Every story needs a beginning. That means as a writer, we need to know what happened to shape our characters before the story begins. What defines the character? Why do they react the way they do?
This is known as back story. How much of this character’s past do we introduce? When and how?
I have crafted a genealogy chart for some of my characters. I know the name of great grandfathers and mothers. I know when they were born, how many children they had and what their belief system was. I know this, but does the reader need to know this?
Suppose I began my story with: Albert fled the old world when he was sixteen. He married an Irish girl in the new world known as America. He was German. Their community shunned them because of their diverse background and because they were catholic. They had twenty children, only two lived. Of those two Floyd married Henrietta and moved to a new town. They joined a wagon train…etc. Two hundred years later, Caroline was born, by now; they had several nationalities mingled with the original two. It’s Caroline’s story that we are about to embark on.
Do you think anyone would buy that book?
I hear you…you don’t go that far back. So let’s suppose we start with Caroline. She was born to a single Mom. Despite her poverty, she achieved a high level of learning when she went to Dartmouth. She obtained a teaching degree. Ten years later, newly divorced, she finds herself raising her only daughter alone. Fortunately, because of her teaching degree she has a job, and benefits. We open in her class as a student threatens her…
Will you buy this book?
Now let’s try this again.
Humperdinky pointed a knife at my throat. “I told you Ms. Grape, my dog ate my lesson. I ain’t doin it again.”
I felt tension press against my temples. “Joshua, I understand your frustration. I am sure we can work together to fix this problem. Put the knife down, come and sit by my desk and we will craft a new paper together.”
Okay, now you know why I write fantasy. But you also get the idea even though I poked fun at an old excuse for losing our school papers. Tension, an immediate crisis, draws readers in. Fantasy is somewhat unique because you must start in the real world, introduce your character and then have them end up in the magical world of the story. You do this even if the magical world is their world. You start with something ordinary. But it shouldn’t be dull. You still need tension. You still need to let the reader feel what your character feels not relive their potty training years. Unless, of course, they are in their potty training years.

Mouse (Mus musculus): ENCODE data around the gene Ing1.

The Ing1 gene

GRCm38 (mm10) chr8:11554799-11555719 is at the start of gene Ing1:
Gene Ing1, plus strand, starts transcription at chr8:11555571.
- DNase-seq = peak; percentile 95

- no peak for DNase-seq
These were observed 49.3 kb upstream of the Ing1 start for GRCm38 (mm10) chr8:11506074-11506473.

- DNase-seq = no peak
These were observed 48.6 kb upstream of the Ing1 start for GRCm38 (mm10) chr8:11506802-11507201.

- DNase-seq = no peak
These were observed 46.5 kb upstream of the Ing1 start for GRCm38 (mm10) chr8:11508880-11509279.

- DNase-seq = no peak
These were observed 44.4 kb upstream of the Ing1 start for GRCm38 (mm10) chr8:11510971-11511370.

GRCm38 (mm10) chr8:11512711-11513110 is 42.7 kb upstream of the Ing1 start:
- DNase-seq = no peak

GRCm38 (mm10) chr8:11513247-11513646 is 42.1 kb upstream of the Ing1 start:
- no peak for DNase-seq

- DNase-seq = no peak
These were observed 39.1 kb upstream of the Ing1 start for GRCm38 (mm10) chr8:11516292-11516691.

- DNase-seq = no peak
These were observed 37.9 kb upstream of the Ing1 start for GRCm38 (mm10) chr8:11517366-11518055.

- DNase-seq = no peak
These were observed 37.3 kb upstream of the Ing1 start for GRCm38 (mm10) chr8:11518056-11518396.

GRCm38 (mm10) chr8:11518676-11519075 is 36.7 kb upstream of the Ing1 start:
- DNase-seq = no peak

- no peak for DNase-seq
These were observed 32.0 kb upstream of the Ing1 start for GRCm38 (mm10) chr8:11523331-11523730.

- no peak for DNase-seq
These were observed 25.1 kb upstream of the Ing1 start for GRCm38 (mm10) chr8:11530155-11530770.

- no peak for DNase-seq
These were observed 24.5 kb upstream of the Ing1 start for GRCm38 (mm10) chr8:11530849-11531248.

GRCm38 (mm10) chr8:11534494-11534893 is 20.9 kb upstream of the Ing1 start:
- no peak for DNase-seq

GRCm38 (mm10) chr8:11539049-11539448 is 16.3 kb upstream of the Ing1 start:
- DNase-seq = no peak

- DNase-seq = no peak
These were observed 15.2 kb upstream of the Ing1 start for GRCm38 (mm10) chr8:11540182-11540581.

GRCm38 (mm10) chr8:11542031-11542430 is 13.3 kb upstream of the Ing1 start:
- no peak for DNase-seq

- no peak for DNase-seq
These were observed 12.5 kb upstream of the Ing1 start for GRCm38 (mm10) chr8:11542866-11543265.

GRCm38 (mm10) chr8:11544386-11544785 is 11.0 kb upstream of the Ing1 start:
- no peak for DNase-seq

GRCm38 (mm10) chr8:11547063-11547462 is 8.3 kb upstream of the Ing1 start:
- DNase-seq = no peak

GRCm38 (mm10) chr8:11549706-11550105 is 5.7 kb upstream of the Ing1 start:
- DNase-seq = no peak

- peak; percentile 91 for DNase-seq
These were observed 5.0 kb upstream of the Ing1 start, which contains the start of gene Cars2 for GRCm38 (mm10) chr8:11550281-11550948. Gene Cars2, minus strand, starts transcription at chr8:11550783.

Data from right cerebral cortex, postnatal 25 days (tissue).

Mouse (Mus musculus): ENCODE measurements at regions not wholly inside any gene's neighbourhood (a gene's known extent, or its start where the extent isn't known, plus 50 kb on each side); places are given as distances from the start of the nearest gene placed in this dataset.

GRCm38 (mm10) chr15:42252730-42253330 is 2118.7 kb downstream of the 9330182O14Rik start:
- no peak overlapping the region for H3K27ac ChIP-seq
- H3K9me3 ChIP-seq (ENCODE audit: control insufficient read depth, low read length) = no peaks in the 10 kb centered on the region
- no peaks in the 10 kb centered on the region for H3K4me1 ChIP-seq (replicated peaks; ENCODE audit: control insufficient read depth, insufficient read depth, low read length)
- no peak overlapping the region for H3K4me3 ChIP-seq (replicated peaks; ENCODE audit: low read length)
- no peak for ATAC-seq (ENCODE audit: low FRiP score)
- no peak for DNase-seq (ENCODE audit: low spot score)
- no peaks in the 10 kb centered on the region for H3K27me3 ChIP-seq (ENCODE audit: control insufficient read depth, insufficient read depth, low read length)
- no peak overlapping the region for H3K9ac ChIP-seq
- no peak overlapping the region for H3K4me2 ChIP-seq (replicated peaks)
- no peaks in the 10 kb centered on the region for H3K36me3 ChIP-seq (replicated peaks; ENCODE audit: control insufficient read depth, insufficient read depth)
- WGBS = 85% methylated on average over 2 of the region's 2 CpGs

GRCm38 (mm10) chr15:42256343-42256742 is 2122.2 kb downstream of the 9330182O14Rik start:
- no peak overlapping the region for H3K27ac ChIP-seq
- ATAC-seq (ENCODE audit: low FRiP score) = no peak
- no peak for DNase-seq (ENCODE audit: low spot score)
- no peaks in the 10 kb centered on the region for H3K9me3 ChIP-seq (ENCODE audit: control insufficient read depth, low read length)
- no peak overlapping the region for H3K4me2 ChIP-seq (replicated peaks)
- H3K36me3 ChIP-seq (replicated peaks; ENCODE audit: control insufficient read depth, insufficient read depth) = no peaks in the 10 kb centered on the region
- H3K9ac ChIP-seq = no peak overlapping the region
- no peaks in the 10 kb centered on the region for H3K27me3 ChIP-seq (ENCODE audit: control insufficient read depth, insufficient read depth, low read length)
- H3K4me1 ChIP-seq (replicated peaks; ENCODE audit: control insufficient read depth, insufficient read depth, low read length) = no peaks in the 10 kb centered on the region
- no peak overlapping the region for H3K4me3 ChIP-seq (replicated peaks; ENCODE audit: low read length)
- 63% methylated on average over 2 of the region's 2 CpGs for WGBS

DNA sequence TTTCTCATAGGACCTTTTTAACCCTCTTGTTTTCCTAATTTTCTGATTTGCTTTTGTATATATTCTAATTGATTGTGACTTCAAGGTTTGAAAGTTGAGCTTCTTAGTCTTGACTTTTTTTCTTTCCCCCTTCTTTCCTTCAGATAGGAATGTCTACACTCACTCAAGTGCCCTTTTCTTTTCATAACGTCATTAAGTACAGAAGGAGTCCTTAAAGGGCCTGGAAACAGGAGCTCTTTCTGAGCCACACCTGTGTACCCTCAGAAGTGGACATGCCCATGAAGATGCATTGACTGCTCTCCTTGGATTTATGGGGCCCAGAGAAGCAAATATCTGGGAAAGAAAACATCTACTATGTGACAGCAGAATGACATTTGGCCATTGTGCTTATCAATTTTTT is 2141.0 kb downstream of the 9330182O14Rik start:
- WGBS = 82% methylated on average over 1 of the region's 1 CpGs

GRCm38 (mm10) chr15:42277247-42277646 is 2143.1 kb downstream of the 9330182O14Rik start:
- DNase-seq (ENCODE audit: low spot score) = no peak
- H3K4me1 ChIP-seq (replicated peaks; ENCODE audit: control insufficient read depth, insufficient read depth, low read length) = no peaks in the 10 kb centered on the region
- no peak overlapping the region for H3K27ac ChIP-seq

When do you introduce back story. I have heard people say zero the first 100 pages. Others say no back story for the first three chapters. I think the last is pretty accurate though it really depends on the type of story you’re telling.
How much back story should you introduce at any one time? As little as possible. In other words, no great long paragraphs unless you can put your character in the middle of the back story when s/he is reliving it. This makes the back story current in the characters life.
For example: In a scene that I have crafted in my epic fantasy, my character must go inside a cave and search for some important artifacts. She is terrified of enclosed places. This stems from a traumatic childhood experience. Instead of having her think about it, I have her relive it. But I still limit the amount of information:
From Chapter 7, of ‘The Treasures of Carmelidrium.’
For a moment she froze, memories arose, unwanted and hidden from her conscious mind. She heard the childish laughter, heard the old rickety door close and the wooden board lowered to secure it shut. She opened her mouth but caught herself before she screamed. She was an adult now. No school children to lock her into a dark room. She must face her fears and find the ‘Treasures of Carmelidrium.’
I have mingled this memory into her current situation in a cave. At this stage the reader is familiar with her name. I do use it in the chapter, just not in this particular scene. If you think it needs improvement you can tell me, I am still in the middle of editing.
I’d love to hear your experience with back story. Is it hard to know how much is too much? When do you begin to weave it into your story?